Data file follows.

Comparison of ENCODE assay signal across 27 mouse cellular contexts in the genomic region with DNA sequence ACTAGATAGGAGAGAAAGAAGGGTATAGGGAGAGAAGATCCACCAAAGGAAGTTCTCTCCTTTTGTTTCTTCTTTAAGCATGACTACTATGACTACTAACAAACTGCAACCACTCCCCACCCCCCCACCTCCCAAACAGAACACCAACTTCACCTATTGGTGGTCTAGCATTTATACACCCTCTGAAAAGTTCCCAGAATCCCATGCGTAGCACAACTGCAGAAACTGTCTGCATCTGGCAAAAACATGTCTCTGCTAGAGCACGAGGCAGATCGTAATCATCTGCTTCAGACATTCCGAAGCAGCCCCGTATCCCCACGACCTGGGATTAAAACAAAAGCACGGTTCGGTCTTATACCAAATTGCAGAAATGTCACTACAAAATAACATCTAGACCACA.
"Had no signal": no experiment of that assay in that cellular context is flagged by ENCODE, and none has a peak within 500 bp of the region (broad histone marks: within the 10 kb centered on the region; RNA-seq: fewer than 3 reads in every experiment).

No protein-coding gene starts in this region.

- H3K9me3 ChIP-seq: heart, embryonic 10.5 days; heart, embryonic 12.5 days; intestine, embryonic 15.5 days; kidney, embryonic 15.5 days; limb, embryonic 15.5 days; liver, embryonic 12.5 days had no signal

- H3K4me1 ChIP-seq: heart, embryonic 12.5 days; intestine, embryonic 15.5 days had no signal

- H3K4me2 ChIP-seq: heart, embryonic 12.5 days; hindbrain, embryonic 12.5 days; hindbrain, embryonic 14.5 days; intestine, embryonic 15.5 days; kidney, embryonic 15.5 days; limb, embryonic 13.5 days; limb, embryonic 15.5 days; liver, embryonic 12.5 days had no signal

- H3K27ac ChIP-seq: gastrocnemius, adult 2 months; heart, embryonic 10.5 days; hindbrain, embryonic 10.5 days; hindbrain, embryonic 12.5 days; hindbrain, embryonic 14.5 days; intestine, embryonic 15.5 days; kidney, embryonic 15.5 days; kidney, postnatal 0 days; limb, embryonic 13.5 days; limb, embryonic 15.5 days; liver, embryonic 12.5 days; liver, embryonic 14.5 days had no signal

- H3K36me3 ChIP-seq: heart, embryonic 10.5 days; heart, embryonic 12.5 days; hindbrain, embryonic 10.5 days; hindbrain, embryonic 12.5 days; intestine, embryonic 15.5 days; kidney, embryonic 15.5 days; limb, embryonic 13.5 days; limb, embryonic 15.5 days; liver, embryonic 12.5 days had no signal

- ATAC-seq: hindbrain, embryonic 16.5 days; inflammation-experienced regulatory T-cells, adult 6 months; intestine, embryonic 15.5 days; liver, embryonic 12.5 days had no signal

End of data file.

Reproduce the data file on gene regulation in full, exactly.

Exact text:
Comparison of ENCODE assay signal across 27 mouse cellular contexts in the genomic region with DNA sequence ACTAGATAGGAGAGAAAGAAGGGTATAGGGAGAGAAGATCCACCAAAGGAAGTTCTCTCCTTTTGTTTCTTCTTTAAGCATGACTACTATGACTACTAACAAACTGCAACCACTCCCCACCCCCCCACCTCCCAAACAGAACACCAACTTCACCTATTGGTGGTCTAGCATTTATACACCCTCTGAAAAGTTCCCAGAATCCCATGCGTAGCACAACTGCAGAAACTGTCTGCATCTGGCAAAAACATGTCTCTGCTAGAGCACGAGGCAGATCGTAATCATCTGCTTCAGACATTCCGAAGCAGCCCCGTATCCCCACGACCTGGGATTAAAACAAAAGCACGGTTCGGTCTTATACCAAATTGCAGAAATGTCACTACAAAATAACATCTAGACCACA.
"Had no signal": no experiment of that assay in that cellular context is flagged by ENCODE, and none has a peak within 500 bp of the region (broad histone marks: within the 10 kb centered on the region; RNA-seq: fewer than 3 reads in every experiment).

No protein-coding gene starts in this region.

- H3K9me3 ChIP-seq: heart, embryonic 10.5 days; heart, embryonic 12.5 days; intestine, embryonic 15.5 days; kidney, embryonic 15.5 days; limb, embryonic 15.5 days; liver, embryonic 12.5 days had no signal

- H3K4me1 ChIP-seq: heart, embryonic 12.5 days; intestine, embryonic 15.5 days had no signal

- H3K4me2 ChIP-seq: heart, embryonic 12.5 days; hindbrain, embryonic 12.5 days; hindbrain, embryonic 14.5 days; intestine, embryonic 15.5 days; kidney, embryonic 15.5 days; limb, embryonic 13.5 days; limb, embryonic 15.5 days; liver, embryonic 12.5 days had no signal

- H3K27ac ChIP-seq: gastrocnemius, adult 2 months; heart, embryonic 10.5 days; hindbrain, embryonic 10.5 days; hindbrain, embryonic 12.5 days; hindbrain, embryonic 14.5 days; intestine, embryonic 15.5 days; kidney, embryonic 15.5 days; kidney, postnatal 0 days; limb, embryonic 13.5 days; limb, embryonic 15.5 days; liver, embryonic 12.5 days; liver, embryonic 14.5 days had no signal

- H3K36me3 ChIP-seq: heart, embryonic 10.5 days; heart, embryonic 12.5 days; hindbrain, embryonic 10.5 days; hindbrain, embryonic 12.5 days; intestine, embryonic 15.5 days; kidney, embryonic 15.5 days; limb, embryonic 13.5 days; limb, embryonic 15.5 days; liver, embryonic 12.5 days had no signal

- ATAC-seq: hindbrain, embryonic 16.5 days; inflammation-experienced regulatory T-cells, adult 6 months; intestine, embryonic 15.5 days; liver, embryonic 12.5 days had no signal